SINGAPORE - Should you walk 10,000 steps a day to keep fit? Or are three brisk 10-minute walks a day better for your health?
A BBC report on Wednesday (Jan 31) has revealed that that those who did three short brisk walks a day, better known as the Active 10, gained greater health benefits.
The results were derived from a small experiment BBC had conducted with Sheffield Hallam University professor Rob Copeland.
Among the volunteers for the experiment was Nathan, a father of a six-year-old girl, who said: "She runs so fast, and I run so slowly, I can't catch up with her."
The volunteers were fitted with activity monitors, which not only allowed them to monitor what they did, but also how vigorously they did it.
After measuring a normal day's activity, they were split into two groups.
One was tasked to hit the 10,000-step target, which came up to around 8km in a day.
The other group was asked to do three sessions of Active 10, which added up to 3,000 steps or 2.4km.
Prof Copeland told the Active 10 group that their aim was to get their pace up to a level that would work their heart and lungs.
The BBC experiment found that two out of the three asked to do 10,000 steps had managed to hit their target, but not without some struggle.
The Active 10 group, on the other hand, had found it relatively easy.
In fact, they had formed a small walking group and met together at convenient times during their working day to go for a brisk walk together.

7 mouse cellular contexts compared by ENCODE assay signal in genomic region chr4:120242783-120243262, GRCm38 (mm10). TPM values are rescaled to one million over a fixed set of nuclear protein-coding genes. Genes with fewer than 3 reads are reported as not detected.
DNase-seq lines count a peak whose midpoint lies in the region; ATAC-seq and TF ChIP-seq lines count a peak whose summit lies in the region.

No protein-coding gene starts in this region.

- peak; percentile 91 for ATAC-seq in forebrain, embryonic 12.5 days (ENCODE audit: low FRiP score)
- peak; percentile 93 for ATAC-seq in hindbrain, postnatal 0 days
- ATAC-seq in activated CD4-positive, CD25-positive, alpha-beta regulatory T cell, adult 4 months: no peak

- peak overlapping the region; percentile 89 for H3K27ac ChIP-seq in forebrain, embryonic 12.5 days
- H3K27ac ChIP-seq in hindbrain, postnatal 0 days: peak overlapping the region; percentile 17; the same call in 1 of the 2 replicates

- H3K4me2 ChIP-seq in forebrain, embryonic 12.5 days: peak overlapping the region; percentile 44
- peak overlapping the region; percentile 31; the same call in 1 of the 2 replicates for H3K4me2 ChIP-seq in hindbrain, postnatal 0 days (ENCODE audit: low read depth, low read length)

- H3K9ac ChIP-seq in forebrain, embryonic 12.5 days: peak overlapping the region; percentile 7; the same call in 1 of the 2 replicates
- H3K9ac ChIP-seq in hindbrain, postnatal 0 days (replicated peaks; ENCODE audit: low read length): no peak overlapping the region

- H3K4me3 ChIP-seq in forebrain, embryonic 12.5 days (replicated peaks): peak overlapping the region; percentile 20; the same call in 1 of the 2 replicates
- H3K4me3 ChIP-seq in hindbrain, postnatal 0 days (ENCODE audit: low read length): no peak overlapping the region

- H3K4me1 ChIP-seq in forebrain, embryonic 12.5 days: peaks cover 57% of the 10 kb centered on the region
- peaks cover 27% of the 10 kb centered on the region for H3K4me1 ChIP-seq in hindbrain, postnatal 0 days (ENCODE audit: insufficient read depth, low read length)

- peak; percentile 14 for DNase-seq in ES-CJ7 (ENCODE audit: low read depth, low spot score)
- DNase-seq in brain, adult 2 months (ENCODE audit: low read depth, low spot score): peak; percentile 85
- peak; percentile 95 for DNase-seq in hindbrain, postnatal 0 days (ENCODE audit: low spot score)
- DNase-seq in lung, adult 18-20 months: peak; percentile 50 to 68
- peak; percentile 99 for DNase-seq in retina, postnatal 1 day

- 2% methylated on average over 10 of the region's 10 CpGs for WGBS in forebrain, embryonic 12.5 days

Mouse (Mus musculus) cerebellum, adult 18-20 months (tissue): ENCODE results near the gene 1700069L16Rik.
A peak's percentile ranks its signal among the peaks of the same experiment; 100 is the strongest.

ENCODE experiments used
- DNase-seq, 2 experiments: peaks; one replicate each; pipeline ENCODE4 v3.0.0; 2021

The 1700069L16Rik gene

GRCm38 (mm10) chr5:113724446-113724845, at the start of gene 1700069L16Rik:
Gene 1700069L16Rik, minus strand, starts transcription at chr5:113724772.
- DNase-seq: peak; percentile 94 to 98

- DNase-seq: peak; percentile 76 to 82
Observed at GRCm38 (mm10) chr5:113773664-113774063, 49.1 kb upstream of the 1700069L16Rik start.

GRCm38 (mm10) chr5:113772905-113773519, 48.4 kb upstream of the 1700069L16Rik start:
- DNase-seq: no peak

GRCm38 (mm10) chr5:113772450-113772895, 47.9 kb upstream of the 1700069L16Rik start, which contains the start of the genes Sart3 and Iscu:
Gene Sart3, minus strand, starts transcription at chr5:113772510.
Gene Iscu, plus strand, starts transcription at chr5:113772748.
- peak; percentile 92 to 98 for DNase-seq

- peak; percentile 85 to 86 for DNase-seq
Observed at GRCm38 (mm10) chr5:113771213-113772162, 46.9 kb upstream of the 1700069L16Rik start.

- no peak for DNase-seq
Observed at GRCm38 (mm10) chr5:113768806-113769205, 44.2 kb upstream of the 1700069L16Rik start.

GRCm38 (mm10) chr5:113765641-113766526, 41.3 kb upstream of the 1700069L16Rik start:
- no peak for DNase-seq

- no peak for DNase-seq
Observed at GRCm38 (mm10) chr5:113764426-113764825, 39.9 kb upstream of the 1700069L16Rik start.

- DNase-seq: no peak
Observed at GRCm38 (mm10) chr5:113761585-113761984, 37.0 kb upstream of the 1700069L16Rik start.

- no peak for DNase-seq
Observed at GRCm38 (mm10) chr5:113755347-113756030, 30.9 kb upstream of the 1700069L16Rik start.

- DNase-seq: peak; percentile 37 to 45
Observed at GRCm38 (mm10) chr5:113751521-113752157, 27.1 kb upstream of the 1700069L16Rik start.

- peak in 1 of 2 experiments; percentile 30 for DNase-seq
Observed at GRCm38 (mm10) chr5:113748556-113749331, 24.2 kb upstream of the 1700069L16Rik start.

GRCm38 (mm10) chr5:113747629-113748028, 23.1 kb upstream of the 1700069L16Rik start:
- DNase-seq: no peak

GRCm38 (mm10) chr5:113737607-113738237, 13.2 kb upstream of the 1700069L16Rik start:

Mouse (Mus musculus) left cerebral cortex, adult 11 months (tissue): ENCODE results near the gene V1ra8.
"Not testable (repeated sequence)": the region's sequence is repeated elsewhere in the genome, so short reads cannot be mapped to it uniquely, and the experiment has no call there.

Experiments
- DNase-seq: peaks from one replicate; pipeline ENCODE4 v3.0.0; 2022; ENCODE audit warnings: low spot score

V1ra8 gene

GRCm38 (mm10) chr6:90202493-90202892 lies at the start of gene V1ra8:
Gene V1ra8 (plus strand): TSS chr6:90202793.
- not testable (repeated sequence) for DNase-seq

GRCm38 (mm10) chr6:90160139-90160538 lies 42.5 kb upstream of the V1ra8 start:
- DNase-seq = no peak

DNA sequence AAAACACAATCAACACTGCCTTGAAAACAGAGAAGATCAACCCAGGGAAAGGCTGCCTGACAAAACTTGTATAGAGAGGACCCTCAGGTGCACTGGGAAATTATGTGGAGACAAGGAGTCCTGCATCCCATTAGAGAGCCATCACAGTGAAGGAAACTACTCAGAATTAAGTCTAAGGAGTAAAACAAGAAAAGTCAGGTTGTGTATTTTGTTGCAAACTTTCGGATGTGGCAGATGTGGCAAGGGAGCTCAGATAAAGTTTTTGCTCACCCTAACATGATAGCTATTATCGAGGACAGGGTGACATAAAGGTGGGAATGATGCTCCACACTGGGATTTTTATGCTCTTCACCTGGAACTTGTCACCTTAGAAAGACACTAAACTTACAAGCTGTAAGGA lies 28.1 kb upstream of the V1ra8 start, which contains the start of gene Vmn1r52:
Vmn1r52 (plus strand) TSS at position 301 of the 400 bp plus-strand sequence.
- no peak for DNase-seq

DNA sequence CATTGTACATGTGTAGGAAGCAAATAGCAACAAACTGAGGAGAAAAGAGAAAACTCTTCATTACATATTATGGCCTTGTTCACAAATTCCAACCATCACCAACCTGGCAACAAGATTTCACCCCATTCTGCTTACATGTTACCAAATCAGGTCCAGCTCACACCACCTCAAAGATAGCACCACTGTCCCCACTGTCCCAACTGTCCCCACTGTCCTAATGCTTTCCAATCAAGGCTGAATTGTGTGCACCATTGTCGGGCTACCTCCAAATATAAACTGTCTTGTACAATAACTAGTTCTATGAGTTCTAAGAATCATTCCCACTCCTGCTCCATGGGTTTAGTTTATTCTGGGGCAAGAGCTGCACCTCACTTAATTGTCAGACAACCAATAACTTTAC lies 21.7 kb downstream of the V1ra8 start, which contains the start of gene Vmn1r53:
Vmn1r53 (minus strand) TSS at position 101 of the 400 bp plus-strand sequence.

Furthermore, an analysis of the data showed that the Active 10 group did more moderate to vigorous physical activity than the other group.
This is despite the fact that they had moved for less time.
"And it's when you are doing moderate intensity activity that you are starting to get the greatest health benefits," said Prof Copeland.
He added that evidence has shown that increasing the heart rate can help to lower the risk of diabetes, cardiovascular disease and some cancers.
Thus, three short brisk walks were easier to fit into the day and better for health.
Meanwhile, walking 10,000 steps was harder to achieve, and not as effective as it was supposed to be.
According to the BBC, the 10,000-step regime came about from a 1960s marketing campaign in Japan, which enjoyed considerable success.
A company had started promoting a health-conscious device called the Manpo-Kei in the lead up to the 1964 Tokyo Olympics.
"Man" means 10,000 in Japanese, while "po" means steps and "kei" means meter.
Dr Yoshiro Hatano, a young academic at Kyushu University of Health and Welfare, created the device as he wanted to help the Japanese get more active.
He believed that if he could persuade them to increase their daily steps from 4,000 to around 10,000 then they would burn off approximately 500 extra calories a day and remain slim.